As a general rule, I like to limit this section to 5 metrics or less. I’ll only include more if everyone is perfectly clear on which metrics determine success and which metrics are “supporting metrics” for extra context. Another option is to build a data dump of everything in another document or spreadsheet. Then link to all the auxiliary data, treat it as an appendix. That allows you to include everything as a reference while also keeping everyone focused on the few metrics that matter.
Poorly defined or selected metrics
Even though I wish there was an easier way, just about every metric has some ambiguity around it.
Metrics have multiple definitions and they can usually be pulled from different locations. Teams need to use the same definitions and pull metrics from the same “source of truth” for there to be any consistency.
Take website traffic for example. Are we using sessions, users, or pageviews? And which tool are we pulling the metric from? Every tool will have a slightly different number.
Earlier in my career, I used to be overly concerned about which metric was the most accurate. These days, I just want to make sure the entire team is using the same metric consistently. That means using the same definition and pulling it from the same source of truth.
This tends to be a problem with folks doing postmortem reports for the first time. Once they know where to grab certain metrics, mistakes rarely happen. So when I have someone on my team doing a postmortem report for the first time, I do a quick check to make sure they pulled all the data from the right location.
If you find that folks are using metrics inconsistently across the team, I’ve also had success with an internal metric glossary. It’s a single document that outlines the exact definition for core metrics and where they can be found.
By far, the analysis section is the most important part of the postmortem report. Make sure to get this part of the report right.
It’s so important that we put together a deep-dive on postmortem analysis here.
Here’s a quick overview on the three items that I add to my analysis section.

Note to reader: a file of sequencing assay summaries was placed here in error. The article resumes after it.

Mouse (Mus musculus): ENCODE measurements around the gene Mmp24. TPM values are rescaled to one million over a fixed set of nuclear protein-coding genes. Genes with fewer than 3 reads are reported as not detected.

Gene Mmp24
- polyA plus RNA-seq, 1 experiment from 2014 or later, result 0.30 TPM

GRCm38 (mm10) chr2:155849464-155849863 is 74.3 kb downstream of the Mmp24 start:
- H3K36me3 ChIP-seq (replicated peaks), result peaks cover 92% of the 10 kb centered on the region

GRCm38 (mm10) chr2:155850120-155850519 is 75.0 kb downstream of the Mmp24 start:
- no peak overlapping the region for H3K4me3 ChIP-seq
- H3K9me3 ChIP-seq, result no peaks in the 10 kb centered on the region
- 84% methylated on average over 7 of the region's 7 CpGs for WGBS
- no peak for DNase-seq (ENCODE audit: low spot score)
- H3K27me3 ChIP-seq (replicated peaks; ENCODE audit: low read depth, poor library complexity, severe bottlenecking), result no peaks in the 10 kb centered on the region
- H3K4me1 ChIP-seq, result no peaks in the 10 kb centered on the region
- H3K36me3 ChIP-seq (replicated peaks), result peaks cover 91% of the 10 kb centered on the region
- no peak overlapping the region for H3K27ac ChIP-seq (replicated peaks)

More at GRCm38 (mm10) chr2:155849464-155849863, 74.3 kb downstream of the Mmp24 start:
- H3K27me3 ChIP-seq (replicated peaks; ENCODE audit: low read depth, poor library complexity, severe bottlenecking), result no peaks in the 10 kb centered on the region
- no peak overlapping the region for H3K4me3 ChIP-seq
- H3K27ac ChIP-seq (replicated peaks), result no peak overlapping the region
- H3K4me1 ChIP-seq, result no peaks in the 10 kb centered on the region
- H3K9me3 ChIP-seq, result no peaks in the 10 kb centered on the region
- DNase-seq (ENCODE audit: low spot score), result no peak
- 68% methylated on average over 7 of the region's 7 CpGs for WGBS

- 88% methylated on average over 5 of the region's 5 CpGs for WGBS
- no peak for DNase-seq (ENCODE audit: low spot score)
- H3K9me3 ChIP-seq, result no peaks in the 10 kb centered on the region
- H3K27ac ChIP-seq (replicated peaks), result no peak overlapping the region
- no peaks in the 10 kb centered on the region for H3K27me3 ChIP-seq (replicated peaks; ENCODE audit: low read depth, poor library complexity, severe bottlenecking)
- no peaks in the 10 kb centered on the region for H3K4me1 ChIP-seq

Feedback from the Team
For cross-team projects, you really want an area for any team to air their grievances. This gives you a chance to fix problems in your processes permanently. It also keeps everyone bought-in over the long term by giving them a voice. And teams can point out data that was missed during the rest of the postmortem report.
I ask a representative from each team involved to add feedback from their team to this section. Multiple people will add to this section of the report.
Why did we get the results that we did?
I prefer to hold a meeting and fill this section out as a group. It allows us to have a deep discussion on the root success or failure of the projects instead of accepting surface-level explanations.
During the meeting, I’ll push the team to think deeper about the real reasons for the outcome of the project using open-ended questions.
Once we get to some solid explanations, I’ll ask someone on the call to write up a quick summary for this section.
What are our action steps and who owns each step?
One of my management rules is that if everyone owns something, no one owns it.
For every postmortem report, I document which action steps we’re committing to and the individual that owns that action step. This maintains a good tempo of iteration and keeps postmortems from turning into busy-work.
This can be easily done right after the discussion on root causes. Ask the team which action steps make sense and who wants to be accountable for each one. For tasks that don’t have volunteers, I’ll assign them to the most appropriate person at the meeting.